To kick off the New Year, we’ll start with a exploration of one of the little-known and little-used tools in Corel Painter: the Kaleidoscope tool. No doubt everyone has played with a kaleidoscope at some point in their childhood. Looking through a hole in one end of a tube, and pointing it towards the light, you would see some amazingly complex–yet symmetrical–designs. A kaleidoscope creates symmetry with the use of mirrors cleverly aligned. Painter does something similar, in that it “mirrors” a portion of an image in a repeating pattern within a square. The tool works with an existing image, so to begin, open up an image that’s at least 500 pixels wide and tall. Choose an image with lots of details and colors.
Next, go into the list of Dynamic Plugins. You’ll find these at the bottom of the Layers menu. You can also access them by clicking on the little plug icon at the bottom of the layers palette. From the list of plugins, choose Kaleidoscope. A dialog opens up, asking what size you’d like to make your kaleidoscope. You’ll always be working with an exact square, so you are only asked to supply one number. Let’s say you type in 400. It creates a 400×400 pixel wide area to work with. Notice that a new dynamic layer has been created, over in the layers palette. This is the layer you’re working on. Click and drag the cursor around, and notice how the box moves with it. Isn’t that cool? When you find an area that makes a design you want to keep, choose Drop and Select from the Layers menu. Then, you can select it and save it as a separate image, or turn into a pattern, if you like.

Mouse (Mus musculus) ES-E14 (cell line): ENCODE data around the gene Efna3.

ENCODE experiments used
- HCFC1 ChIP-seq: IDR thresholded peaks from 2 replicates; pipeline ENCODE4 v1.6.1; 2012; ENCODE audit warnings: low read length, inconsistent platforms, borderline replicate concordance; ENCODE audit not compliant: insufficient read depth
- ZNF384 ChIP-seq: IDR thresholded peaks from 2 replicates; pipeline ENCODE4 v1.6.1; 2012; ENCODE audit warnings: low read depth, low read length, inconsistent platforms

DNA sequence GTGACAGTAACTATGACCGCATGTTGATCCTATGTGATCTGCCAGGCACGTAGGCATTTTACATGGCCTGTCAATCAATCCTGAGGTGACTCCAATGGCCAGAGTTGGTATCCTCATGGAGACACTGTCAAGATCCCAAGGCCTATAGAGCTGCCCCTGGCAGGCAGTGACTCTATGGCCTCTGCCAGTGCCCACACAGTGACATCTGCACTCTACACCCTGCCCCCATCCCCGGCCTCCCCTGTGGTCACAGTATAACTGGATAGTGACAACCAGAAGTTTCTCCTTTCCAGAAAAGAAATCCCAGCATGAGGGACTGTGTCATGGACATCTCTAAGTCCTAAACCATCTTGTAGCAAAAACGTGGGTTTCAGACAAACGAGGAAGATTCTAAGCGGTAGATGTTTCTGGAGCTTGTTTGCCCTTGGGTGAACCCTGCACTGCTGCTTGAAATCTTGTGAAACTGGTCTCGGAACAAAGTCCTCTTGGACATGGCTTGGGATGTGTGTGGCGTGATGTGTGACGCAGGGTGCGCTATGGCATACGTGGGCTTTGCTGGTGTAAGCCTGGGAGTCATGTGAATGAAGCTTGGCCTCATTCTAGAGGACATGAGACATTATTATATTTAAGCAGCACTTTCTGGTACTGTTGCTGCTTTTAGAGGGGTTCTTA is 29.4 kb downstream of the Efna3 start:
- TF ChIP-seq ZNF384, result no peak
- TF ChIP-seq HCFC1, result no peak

As noted, this tool only works on existing pixels. However, Painter brush wizard David Gell, over at Jitterbrush.com, has developed a simple template that allows you to paint AND create a kaleidoscope at the same time! It’s free, and easy to use. You can download it here: Kaleidoscope Mirror Templates for Corel Painter. There are some nice, clear instructions there, too.
Here are some other designs I created with the Kaleidoscope tool. At the bottom, you’ll find a montage of the original photos I started with. Try to match them up – it’s not always easy to do! I hope you have fun playing and exploring this fun tool.
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- Tutorial: How to Use a Line Drawing with Corel Painter
- Tutorial: Get Creative with Layer Masks in Corel Painter
- Tutorial: Use Corel Painter’s Papers for Texture
- Using the Brush Transposer in Corel Painter to Create Custom Brushes
- Tutorial: Painting Clouds with Corel Painter